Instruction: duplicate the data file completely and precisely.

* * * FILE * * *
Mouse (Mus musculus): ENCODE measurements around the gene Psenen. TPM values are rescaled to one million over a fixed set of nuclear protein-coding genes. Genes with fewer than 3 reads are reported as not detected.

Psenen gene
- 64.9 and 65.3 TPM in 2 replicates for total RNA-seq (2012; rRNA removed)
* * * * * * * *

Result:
Mouse (Mus musculus): ENCODE measurements around the gene Psenen. TPM values are rescaled to one million over a fixed set of nuclear protein-coding genes. Genes with fewer than 3 reads are reported as not detected.

Psenen gene
- 64.9 and 65.3 TPM in 2 replicates for total RNA-seq (2012; rRNA removed)